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Adam R. Kaul, Loredana Salis, Mairead Nic Craith, and Stefan Handler

Coleman, S. and P. Collins (2007) (eds), Locating the Field, Space, Place and Context in Anthropology (Oxford: Berg), 256 pp., Pb: £19.99, ISBN-13: 978-1845204037.

Screeton, P. (2008), Mars Bars and Mushy Peas: Urban Legend and the Cult of Celebrity (Loughborough: Heart of Albion), 184 pp., Pb: £14.95, ISBN-13: 978-1-905646-11-1.

Smith, L, and A. Natsuko (2009) (eds), Intangible Heritage (London and New York: Routledge) 312 pp., Pb: £23.99, Hb: £70.00, ISBN-13: 978-0-415-47396-5.

Tiesler, N. C. (2006), Muslime in Europa: Religion und Identitätspolitiken unter veränderten gesellschaftlichen Verhältnissen (Münster: LIT), 240 pp., Pb: €24.90, ISBN-13: 978-3-8258-9490-0.

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'War, Women and Song'

The Case of Hanka Ordonówna

Beth Holmgren

This article analyses the performances of the Polish cabaret singer-cum-movie star, Hanka Ordonówna/Ordonka, during the Second World War, and subsequent representations of her through physical monuments and biographical treatments in print and on film. It locates Ordonka in the context of female performers entertaining the troops, the lone woman on the front socially approved for her tasteful display of a morale-boosting sexuality before an audience of largely male combatants. ‘War, Women and Song’ argues for Ordonka’s exceptional case due to her popular pre-war celebrity and her own war time experience, when she shared or witnessed her compatriots’ tragic fate of occupation, deportation, mass death and, in many cases, permanent exile. In her war work, Ordonka doubly incarnated for her audiences a lost pre-war culture of urbane sophistication and eroticised charm and a war time victim turned conventional national heroine when she spearheaded a rescue mission of five hundred Polish children orphaned by Soviet atrocities. Ordonka came to represent to her nation both an irresistible lover and an exemplary surrogate parent with the qualities of a self- sacrificing matka polka (Polish mother).

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Maria Bucur

's not even in the same school with me.” She was one of the dorm celebrities since the Freshman Ball. Miss Freshman. Look at them, boy, these celebs know how to suffer too. But a few seconds later I went to her. I took her in my arms and kept her as

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David N. Myers, Pnina Lahav, Sarab Abu-Rabia-Queder, Adi Mahalel, and Lauren B. Strauss

readers will likely quote, excerpt, and remember, tends to be the colorful but well-trodden ground of Hollywood and other American celebrities and their relationship with the Jewish state over 70 years. These celebrities are not all Jews—far from it. The

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Anna Bara, Tero Mustonen, and Oxana Zemtsova

Vilhjalmur Stefansson from Iceland, was one of the first to settle. For Arctic golfers, the village has the Billy Joss Open Celebrity Golf Tournament, northernmost of its kind. Let us first investigate the merits of the book. By focusing on how men “get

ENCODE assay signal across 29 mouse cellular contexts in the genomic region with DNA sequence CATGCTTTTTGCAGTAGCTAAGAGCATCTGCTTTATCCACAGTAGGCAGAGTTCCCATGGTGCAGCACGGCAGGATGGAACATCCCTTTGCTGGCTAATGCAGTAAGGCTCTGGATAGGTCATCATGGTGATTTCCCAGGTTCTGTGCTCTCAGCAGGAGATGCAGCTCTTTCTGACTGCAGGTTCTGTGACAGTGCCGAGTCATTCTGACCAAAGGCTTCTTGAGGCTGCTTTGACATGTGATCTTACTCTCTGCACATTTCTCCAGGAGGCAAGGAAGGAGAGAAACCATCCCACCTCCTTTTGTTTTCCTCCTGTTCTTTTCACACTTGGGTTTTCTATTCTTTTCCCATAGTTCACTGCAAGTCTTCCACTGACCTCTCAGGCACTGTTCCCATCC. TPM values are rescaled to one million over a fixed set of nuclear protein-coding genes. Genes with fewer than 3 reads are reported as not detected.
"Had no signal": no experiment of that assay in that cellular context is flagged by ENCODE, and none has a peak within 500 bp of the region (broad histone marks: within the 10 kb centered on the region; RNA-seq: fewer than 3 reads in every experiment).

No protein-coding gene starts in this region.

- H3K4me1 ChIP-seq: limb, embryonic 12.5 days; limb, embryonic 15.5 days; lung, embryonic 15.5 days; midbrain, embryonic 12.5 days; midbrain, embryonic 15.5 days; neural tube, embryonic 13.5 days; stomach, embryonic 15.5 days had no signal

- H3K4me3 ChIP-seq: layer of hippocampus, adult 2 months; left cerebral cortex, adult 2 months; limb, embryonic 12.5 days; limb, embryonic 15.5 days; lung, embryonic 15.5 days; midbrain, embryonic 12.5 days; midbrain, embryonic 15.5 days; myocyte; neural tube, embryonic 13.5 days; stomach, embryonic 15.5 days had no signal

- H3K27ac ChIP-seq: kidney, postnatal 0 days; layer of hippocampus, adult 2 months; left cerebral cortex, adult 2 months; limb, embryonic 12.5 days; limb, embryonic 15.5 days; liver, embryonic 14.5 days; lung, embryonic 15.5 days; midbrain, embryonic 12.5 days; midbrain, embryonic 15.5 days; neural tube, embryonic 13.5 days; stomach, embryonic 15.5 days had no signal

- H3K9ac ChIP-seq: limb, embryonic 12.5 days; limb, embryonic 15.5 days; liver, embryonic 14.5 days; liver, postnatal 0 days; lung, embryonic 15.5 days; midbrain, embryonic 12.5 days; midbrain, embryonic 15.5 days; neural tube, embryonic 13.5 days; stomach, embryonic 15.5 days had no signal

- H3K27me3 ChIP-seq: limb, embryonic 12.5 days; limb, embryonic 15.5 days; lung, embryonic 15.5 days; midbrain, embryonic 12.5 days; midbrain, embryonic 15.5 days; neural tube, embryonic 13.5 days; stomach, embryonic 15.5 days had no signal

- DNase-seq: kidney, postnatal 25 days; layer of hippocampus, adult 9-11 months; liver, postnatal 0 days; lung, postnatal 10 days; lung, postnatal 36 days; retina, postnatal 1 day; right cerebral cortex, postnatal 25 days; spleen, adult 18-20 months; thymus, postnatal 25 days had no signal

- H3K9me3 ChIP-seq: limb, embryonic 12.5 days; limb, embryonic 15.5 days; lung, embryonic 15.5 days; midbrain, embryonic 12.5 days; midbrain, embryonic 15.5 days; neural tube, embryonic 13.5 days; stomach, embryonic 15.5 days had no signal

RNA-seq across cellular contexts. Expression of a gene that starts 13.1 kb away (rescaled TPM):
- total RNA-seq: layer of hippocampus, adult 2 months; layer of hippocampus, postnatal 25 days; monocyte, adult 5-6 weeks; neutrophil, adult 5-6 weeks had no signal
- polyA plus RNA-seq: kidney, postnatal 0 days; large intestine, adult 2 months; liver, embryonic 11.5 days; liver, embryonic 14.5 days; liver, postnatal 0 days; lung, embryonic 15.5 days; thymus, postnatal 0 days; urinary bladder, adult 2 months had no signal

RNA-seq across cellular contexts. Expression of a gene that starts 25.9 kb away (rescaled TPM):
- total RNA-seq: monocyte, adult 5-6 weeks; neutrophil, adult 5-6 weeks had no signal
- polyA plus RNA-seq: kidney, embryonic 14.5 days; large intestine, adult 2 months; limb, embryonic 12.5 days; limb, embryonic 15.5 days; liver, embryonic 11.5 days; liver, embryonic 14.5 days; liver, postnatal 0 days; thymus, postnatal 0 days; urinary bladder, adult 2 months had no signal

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Maria Bucur, Alexandra Ghit, Ayşe Durakbaşa, Ivana Pantelić, Rochelle Goldberg Ruthchild, Elizabeth A. Wood, Anna Müller, Galina Goncharova, Zorana Antonijević, Katarzyna Sierakowska, Andrea Feldman, Maria Kokkinou, Alexandra Zavos, Marija M. Bulatović, Siobhán Hearne, and Rayna Gavrilova

conclusion, a helpful summary of its major arguments. I cannot possibly do justice to all the important essays included in this volume, but here's an overview of the contents. The first, Alison Rowley's “Russian Revolutionary as American Celebrity: A Case

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Creating a Significant Community

Religious Engagements in the Film Ha-Mashgihim (God’s Neighbors)

Merav Alush-Levron

playing backgammon ( shesh besh ) and arguing about which ethnic group, Turks or Moroccans, are better players. Avi is proud of his Turkish origins, while Kobi is equally proud of Moroccan-Jewish celebrities. In response, Avi reminds him of all the

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Yuval Gozansky

statism. 12 TCC’s original Hebrew-speaking productions of that era focused on live studio shows, hosted by a cadre of young and attractive Israeli actors and celebrities. This was a novel way of communicating with children, using ‘older sibling

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Stiletto Socialism

Social Class, Dressing Up, and Women's Self-Positioning in Socialist Slovenia

Polona Sitar

Communication (London: Routledge, 2002), 41. 58 Bourdieu, Distinction , 330. 59 Ibid. 60 Ana Hofman and Polona Sitar, “‘Buy Me a Silk Skirt, Mile!’ Celebrity Culture, Gender and Social Positioning in Socialist Yugoslavia,” in Social Inequalities and

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Jewish Secular-Believer Women in Israel

A Complex and Ambivalent Identity

Hagar Lahav

Jewish and non-Jewish circles, due in no small part to the engagement of celebrities like Madonna, Demi Moore, and Ashton Kutcher. Many Kabbalah researchers harshly criticize the contemporary approach, calling it a generalized, New Age, commercial idea